The WTO is an organisation of 153 member governments that negotiate together to liberalise international trade and establish and uphold international trade rules. Through its WTO membership, New Zealand benefits from clear trade rules that are applicable to all.
The WTO assists New Zealand in making trade deals with larger economies. With the weight of other member countries in support, New Zealand can make broader and more ambitious multilateral trade gains. The WTO also has an effective dispute settlement mechanism to resolve trade disputes between its members which New Zealand has used to protect its interests.
The Doha Round of WTO trade negotiations commenced in 2001. This Round, also known as the Doha Development Round, aims to reduce trade barriers and assist developing countries through trade liberalisation.
The major focus of negotiations at the WTO is to facilitate trade liberalisation through the opening of markets and the removal of trade barriers.
Agriculture is a major building block of the New Zealand economy. The production and processing of agricultural products such as meat, dairy products, wool, fruit, vegetables and wine typically generate around 16 percent of our annual gross domestic product and employ around 15 percent of the workforce. Agricultural products make up over half of New Zealand’s merchandise exports.
Non-agricultural goods -
Non-agricultural products (also known as industrial products) cover a diverse range of New Zealand exports. They include all manufactured goods (from textiles, clothing and footwear to steel and aluminium) as well as forest and fish products, chemicals, and minerals. Non-agricultural products made up 46% of New Zealand’s export receipts in the year to December 2005, worth NZ$14.2 billion.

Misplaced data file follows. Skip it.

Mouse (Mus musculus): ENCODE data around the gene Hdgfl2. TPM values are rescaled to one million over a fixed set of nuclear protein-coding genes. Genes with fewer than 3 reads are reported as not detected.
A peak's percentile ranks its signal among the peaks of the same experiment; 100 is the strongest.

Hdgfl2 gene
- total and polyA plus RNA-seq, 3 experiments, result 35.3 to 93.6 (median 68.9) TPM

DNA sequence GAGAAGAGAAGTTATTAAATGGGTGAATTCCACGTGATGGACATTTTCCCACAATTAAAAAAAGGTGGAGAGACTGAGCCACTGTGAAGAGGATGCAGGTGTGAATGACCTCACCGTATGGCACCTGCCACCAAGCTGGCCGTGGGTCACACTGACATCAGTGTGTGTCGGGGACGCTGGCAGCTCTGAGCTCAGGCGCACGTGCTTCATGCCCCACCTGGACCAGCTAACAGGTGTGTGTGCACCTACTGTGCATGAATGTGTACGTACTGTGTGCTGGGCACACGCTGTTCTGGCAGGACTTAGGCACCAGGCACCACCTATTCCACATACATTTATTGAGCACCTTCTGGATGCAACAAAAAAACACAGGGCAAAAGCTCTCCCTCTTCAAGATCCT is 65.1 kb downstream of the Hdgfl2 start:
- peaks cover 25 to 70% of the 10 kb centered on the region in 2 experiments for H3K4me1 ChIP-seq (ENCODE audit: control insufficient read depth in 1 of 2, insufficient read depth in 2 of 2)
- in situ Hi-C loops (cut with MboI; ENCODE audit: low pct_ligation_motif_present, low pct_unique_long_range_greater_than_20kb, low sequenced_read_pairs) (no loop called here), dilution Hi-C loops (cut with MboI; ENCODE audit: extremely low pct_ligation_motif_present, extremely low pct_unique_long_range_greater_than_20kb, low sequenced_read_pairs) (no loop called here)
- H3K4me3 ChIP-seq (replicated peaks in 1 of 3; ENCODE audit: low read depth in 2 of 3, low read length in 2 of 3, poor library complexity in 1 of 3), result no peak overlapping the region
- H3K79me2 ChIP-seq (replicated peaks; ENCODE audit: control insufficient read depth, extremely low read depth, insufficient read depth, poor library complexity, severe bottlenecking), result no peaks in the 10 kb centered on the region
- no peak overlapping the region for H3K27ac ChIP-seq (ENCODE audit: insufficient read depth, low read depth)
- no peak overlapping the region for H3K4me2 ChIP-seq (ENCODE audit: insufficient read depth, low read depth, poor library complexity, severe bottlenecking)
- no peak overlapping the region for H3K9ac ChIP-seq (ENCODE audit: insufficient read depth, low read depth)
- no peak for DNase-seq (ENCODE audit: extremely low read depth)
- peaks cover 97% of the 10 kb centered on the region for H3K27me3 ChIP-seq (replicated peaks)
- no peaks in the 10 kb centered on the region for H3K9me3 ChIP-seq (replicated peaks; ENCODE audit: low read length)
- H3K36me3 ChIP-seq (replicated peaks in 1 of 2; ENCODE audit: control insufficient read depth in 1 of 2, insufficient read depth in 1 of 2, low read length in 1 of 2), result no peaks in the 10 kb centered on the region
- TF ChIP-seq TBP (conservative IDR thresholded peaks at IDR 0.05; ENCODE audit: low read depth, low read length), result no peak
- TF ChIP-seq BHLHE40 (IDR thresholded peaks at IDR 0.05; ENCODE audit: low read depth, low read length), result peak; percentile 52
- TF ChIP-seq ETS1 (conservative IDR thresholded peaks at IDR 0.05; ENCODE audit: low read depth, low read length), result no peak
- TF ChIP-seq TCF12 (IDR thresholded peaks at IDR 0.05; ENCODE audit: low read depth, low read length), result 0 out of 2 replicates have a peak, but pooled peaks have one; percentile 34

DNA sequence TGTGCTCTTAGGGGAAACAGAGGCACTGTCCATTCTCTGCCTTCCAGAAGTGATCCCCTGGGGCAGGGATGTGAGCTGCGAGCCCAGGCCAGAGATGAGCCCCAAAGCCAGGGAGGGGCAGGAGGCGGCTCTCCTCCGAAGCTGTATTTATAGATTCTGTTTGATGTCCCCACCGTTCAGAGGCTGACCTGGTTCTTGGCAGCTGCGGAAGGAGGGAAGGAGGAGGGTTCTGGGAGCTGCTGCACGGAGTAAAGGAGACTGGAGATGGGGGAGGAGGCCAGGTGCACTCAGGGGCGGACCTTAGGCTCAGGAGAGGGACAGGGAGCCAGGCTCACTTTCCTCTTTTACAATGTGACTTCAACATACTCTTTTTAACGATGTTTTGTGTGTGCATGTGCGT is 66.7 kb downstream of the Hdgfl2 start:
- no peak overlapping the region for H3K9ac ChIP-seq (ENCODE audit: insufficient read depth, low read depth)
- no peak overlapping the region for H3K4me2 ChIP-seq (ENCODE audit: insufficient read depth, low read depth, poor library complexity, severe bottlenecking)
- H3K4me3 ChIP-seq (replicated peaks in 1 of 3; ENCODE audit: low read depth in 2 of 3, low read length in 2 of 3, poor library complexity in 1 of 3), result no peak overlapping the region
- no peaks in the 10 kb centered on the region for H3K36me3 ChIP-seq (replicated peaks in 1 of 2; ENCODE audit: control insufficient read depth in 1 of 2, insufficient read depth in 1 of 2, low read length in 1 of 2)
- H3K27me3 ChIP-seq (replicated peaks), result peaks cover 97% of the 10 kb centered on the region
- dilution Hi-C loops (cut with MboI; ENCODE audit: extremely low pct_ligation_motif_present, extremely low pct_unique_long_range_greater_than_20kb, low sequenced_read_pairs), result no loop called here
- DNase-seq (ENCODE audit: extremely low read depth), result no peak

Services are often described as things you can buy or sell but can’t carry. They include a wide and diverse range of activities that are key to New Zealand’s economy, from professional services, such as legal, accountancy, engineering, and medical services, to communication services, such as postal and telecommunications services, through to financial, education, tourism and transport services.
Strengthening trade rules
Another important aim of the WTO is to clarify and strengthen the rules used to govern international trade.
Trade facilitation - NZ has strong interest in negotiations that could reduce business costs.
Trade remedies - trade remedies allow governments to provide temporary relief to domestic industry from unfair competition from abroad or an unexpected surge in imports.
Non-tariff barriers - non-tariff barriers (NTBs) have a similar effect to tariffs by increasing the compliance costs of getting a product into an overseas market.
Rules of origin - a shirt sewn in Fiji from Indian cloth cut in Malaysia to an NZ pattern.
Customs valuation - without WTO rules exporters could be overcharged duty on exports.
Transparency - trade policy reviews, publication of laws & regulations add certainty to trade.
New Zealand is committed to pursuing high standards in a number of areas related to trade. Many of these issues form part of WTO negotiations, and may also at times be included in free trade agreement negotiations.